The Ministry of Justice and the Interior Ministry in Russia have – according to reports – questioned the “public danger” that Bitcoin supposedly brings, as proposed by the Russian Ministry of Finance.
Unsubstantiated reports from Russian news outlets quoting prominent Russian news agency Interfax have revealed voices in the Ministry of Justice and the Interior Ministry to question and even oppose the Russian Finance Ministry’s proposal for a bitcoin banning bill.
A source from “the financial and economic block” of the government has reportedly told Interfax that the Ministry of Justice does not agree with some of the wording of the bill proposing a ban on money “surrogates” a term frequently associated with bitcoin and virtual currencies.
The Russian Finance Ministry has frequently made efforts to implement a ban on bitcoin. The authority has even proposed that the use of virtual currencies including Bitcoin be deemed a criminal offense, with imprisonment of up to 7 years, besides large fines imposed on the adopter.
Prominent Moscow-based business daily Vedomosti addresses the topic in its news-in-brief, which reads:
The Ministry [of Justice] believes that there is a need to further study the introduction of criminal liability for individuals and administrative bodies over the issuance and sale of money substitutes since the degree of public danger of the act “is questionable.”
Notably, the source also revealed that doubts surrounding the validity of the Finance Ministry’s narrative of Bitcoin being “dangerous” to the public are shared by the Ministry of Justice General Prosecutor’s office.
Another report from Russian publication Pravo, also puts the spotlight on the subject. The publication also cites an Interfax source to mention the Interior Ministry of Russia, whose representative questioned the criminal liabilities proposed by the Russian Finance Ministry at its council meeting.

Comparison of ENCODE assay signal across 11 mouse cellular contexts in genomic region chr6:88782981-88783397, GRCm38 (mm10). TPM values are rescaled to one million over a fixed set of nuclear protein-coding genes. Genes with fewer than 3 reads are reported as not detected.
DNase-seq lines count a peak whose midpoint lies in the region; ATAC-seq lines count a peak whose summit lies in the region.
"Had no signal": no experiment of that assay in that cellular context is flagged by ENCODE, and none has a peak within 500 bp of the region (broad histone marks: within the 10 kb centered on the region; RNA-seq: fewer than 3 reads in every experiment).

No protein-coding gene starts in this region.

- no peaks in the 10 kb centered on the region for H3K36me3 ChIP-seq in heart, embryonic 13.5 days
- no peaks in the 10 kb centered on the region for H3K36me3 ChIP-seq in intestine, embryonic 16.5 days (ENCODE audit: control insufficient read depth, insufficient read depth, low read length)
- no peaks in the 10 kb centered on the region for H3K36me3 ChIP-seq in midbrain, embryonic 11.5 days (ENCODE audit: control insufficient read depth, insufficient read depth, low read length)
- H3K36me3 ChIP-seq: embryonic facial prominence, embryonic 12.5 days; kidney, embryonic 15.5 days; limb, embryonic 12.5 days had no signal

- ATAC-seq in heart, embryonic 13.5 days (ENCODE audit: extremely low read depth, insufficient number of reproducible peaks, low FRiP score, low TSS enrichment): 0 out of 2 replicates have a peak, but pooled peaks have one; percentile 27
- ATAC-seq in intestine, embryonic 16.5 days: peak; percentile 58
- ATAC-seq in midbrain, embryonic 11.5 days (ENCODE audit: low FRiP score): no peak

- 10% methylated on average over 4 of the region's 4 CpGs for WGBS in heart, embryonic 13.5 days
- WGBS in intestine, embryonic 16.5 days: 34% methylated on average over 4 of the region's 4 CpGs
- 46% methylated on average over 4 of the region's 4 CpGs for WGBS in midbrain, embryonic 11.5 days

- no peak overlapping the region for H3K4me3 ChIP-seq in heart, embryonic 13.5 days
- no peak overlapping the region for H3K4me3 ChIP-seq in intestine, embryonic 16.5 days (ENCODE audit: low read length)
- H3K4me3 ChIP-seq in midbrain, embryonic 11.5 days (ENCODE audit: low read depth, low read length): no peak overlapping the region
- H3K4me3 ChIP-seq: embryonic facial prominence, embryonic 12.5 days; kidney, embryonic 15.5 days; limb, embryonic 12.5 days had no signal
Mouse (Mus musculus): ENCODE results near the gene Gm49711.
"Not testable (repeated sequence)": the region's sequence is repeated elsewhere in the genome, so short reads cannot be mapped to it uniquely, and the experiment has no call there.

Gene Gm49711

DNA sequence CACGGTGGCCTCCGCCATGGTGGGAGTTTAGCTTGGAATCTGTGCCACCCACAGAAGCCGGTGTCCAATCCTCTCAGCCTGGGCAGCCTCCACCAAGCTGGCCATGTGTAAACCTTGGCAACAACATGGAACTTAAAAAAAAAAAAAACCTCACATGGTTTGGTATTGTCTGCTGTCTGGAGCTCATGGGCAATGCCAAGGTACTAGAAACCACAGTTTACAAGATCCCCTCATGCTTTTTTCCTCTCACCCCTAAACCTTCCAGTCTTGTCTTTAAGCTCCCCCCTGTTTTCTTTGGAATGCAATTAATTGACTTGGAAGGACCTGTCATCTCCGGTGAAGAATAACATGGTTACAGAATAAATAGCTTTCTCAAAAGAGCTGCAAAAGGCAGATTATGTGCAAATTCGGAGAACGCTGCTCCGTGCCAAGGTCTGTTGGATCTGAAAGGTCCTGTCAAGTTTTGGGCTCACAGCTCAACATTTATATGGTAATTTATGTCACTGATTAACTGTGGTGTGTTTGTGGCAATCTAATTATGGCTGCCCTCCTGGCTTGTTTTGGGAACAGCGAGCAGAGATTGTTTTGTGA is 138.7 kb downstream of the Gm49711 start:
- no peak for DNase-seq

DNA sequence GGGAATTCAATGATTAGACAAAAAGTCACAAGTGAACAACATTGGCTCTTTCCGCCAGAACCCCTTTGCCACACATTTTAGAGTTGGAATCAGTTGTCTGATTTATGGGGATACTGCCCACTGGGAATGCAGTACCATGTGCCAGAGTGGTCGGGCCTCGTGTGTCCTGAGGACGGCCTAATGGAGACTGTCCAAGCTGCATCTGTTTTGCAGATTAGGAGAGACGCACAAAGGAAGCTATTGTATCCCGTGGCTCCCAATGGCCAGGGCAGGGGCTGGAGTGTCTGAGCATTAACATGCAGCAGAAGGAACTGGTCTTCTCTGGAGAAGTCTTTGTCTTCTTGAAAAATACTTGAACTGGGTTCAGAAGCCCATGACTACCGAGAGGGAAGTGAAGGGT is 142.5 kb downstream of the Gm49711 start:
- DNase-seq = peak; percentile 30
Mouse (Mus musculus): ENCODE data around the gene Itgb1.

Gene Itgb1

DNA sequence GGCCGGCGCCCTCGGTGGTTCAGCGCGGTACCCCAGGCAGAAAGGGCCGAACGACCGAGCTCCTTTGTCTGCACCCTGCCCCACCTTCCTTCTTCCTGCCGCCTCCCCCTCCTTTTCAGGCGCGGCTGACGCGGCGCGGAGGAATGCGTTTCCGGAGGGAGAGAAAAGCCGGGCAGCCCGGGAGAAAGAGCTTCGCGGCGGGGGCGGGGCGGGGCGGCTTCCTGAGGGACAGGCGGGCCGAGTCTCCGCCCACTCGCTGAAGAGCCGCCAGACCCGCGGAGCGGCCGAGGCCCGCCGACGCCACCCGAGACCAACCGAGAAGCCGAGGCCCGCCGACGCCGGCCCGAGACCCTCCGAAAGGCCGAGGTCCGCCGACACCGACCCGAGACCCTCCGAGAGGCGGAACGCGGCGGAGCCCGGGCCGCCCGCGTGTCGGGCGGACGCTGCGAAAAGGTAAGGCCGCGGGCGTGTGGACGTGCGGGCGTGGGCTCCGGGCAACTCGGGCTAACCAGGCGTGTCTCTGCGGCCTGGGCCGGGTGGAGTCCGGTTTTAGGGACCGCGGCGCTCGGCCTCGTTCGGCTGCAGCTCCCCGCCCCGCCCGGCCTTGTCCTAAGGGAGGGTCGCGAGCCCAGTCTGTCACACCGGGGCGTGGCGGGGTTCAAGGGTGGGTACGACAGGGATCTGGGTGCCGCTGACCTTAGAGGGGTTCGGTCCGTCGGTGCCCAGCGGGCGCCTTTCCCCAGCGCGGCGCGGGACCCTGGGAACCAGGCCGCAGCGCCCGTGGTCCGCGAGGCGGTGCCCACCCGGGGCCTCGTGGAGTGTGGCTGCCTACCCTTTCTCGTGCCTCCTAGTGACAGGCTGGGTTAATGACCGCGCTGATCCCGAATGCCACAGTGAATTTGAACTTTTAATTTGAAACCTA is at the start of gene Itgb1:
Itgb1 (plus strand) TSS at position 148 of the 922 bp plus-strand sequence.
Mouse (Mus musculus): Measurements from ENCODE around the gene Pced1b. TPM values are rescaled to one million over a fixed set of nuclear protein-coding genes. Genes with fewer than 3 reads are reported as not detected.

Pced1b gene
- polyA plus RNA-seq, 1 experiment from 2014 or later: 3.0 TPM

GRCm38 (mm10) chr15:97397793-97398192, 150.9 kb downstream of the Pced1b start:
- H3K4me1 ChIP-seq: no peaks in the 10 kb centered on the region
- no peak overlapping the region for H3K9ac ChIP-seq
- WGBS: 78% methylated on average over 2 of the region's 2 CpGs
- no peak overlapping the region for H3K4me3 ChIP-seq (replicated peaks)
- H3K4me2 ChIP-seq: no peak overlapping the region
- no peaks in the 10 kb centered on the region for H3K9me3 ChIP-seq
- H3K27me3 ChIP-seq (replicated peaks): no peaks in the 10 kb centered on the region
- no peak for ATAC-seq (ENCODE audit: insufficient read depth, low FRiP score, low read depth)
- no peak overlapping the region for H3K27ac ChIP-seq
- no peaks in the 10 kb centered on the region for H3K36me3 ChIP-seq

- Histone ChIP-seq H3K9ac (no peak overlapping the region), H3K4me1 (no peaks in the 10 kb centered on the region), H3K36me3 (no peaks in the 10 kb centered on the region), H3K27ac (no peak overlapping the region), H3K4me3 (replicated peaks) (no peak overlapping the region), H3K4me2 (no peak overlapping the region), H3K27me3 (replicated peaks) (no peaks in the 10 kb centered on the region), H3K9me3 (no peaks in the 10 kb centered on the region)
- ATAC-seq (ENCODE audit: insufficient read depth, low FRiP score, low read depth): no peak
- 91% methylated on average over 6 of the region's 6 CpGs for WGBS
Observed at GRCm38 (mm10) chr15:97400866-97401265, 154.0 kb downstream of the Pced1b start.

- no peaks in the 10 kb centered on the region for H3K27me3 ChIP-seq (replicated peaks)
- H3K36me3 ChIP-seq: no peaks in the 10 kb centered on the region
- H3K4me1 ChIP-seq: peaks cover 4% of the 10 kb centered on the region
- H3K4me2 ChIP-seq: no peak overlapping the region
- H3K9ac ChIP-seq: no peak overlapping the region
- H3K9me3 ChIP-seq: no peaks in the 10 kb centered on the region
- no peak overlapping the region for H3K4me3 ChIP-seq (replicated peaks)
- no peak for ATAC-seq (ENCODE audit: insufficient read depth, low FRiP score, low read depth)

Notably, the source also revealed that the Interior Ministry does not consider the control and supervision of cryptocurrencies to be under the purview of the police. The Interior Ministry sees it as a burden on law enforcement, one that would require an increased number of employees and, notably, a distraction that could adversely affect law and order in the state.
The Russian Finance Ministry’s draft law that proposes a ban on bitcoin has recently seen criticism from reviewers postponing its entry into the State Duma – the lower chamber of the Russian Parliament. Furthermore, the deputy director of Rosfinmonitoring (the financial monitoring authority in Russia) recently stated that even if the bitcoin bill was to be passed, there is a possibility in the future wherein authorities could take a different regulatory approach to bitcoin, one different to banning or criminalizing bitcoin use.